How to Use `no_std` in Rust

How to Use no_std in Rust

Rust's std library provides a lot of handy features and abstractions that make writing Rust programs a lot easier. However, not all programs require all features from the std library, and in some cases, you may want to reduce the footprint of your code by excluding std. For example in bare-metal, embedded system, and operating system development, you might need to operate without the standard library. This can be achieved with no_std attribute in Rust.

In this guide, we'll delve into what no_std is, why you might want to use it, and how you can utilize it in your Rust code.

Table of Contents

What is no_std?

no_std is an attribute in Rust that allows you to develop software without the use of Rust's standard library (std). But what does that mean? It means that you’re working in an environment where the features provided by the OS or the standard library are either unavailable or won't work.

Why Use no_std?

There are several reasons you might want to use no_std:

  1. Lower Memory Footprint: std contains a lot of stuff you may not need for your program. By not including it, you can significantly reduce the size of your binary.

  2. Better Control: Without std, you have low-level control over what happens in your code.

  3. Compatibility with Bare-Metal Systems: Not all systems have an operating system or support all features of std. no_std is ideal for things like OS development, embedded systems, and more.

How to Declare no_std

To declare a no_std environment in your Rust code, you simply specify #![no_std] at the top of your root file. This tells Rust to not include the std library.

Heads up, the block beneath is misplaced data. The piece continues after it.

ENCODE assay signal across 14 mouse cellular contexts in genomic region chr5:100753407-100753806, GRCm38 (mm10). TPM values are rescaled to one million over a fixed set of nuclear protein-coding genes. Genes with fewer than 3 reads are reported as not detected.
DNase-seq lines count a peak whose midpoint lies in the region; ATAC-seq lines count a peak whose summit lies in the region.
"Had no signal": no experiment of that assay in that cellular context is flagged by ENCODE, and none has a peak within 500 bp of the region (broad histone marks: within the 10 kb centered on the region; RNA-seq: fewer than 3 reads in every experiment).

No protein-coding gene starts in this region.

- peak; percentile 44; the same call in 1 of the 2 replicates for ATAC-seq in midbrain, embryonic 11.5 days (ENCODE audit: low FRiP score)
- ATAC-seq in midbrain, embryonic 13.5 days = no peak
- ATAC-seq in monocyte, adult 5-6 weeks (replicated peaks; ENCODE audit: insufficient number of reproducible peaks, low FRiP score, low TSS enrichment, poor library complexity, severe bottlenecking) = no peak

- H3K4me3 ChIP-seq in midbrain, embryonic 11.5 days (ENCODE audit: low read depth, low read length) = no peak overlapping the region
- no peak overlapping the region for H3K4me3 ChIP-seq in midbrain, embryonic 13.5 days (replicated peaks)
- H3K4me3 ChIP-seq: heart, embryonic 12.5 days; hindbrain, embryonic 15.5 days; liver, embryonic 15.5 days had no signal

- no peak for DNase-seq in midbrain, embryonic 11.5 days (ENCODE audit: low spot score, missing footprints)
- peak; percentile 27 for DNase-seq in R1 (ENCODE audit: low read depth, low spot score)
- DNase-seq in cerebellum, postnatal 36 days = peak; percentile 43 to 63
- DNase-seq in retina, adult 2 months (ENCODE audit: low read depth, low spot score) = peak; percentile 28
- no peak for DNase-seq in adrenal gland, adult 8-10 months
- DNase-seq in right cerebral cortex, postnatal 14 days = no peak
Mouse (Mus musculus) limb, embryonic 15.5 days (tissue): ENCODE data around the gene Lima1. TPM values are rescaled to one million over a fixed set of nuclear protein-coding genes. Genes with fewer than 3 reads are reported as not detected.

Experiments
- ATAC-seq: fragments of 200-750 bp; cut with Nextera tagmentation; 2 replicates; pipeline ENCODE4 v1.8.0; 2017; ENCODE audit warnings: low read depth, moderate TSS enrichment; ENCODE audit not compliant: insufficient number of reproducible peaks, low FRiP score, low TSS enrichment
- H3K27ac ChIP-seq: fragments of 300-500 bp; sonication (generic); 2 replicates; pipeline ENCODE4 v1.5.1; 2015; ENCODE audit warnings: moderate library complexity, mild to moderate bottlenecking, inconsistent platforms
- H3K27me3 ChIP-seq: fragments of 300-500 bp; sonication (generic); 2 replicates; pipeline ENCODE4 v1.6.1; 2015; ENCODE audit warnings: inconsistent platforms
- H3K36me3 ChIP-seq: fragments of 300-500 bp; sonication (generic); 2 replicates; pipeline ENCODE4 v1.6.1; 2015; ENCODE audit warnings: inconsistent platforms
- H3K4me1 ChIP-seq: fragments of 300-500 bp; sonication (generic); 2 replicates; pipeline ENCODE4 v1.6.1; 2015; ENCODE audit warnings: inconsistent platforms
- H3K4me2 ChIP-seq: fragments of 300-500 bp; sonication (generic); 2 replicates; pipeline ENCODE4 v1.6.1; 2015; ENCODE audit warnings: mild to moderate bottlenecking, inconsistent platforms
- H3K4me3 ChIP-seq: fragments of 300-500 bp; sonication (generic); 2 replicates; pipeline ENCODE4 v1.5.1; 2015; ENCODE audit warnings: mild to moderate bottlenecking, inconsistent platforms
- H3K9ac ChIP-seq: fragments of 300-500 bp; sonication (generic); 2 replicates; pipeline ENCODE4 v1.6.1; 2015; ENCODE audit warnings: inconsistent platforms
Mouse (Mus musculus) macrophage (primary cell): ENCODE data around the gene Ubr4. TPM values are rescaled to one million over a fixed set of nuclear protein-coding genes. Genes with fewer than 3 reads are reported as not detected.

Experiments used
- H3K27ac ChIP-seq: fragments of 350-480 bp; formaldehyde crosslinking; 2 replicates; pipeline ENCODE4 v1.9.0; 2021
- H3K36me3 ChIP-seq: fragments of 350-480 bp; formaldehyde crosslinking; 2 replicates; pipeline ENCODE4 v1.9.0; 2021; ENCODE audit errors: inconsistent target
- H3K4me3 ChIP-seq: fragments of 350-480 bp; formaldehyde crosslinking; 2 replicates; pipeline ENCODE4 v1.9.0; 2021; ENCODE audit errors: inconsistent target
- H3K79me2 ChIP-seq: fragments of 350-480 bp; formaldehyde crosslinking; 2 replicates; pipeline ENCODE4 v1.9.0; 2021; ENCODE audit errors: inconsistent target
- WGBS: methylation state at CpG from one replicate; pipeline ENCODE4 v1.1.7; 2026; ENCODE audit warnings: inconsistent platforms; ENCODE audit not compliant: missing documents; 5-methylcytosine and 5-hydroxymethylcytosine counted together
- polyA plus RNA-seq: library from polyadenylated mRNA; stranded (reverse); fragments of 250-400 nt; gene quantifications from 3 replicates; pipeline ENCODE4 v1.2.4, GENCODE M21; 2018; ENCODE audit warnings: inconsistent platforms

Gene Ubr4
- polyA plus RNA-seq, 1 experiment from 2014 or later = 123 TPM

#![no_std]

Core Crate vs Standard Library

When using #![no_std], you're leaving out the standard library std, but not all of Rust library resources. Rust's core crate, which is a subset of std, is still available for use in a no_std environment. The core library is platform-independent and has no dependencies, thus it doesn't require an underlying operating system.

extern crate core;

Code Examples

Now let's look at a simple no_std code example:

#![no_std]

use core::panic::PanicInfo;

#[panic_handler]
fn panic(_info: &PanicInfo) -> ! {
    loop {}
}

pub fn add(a: i32, b: i32) -> i32 {
    a + b
}

In this example, a simple add function is defined that doesn't rely on std at all.

Error Handling

One challenge when using no_std is error handling. Without the std library, we lose availability of Box<dyn std::error::Error>. The usual idiom is to declare an Error enum which can be any error in your application.

pub enum Error {
    Overflow,
    DivisionByZero,
}

Converting a std Codebase to no_std

Transforming a codebase that uses std into one that uses no_std isn't always straightforward. Here's a general guide:

  1. Declare #![no_std] at the top of your root file.
  2. Replace uses of std with core or alloc where possible. Remember that some features that are in std are not available.
  3. Ensure your build targets don't automatically include std.

Conclusion

Now you're more familiar with no_std in Rust. Do remember that while no_std code can be more difficult to write due to the loss of the std library, it gives you more control and can help you create more lean, efficient programs, especially in bare metal or embedded development environments.

While it might not be the right fit for every project, it's a powerful tool to have in your Rust toolbox and presents a unique approach for system-level programming.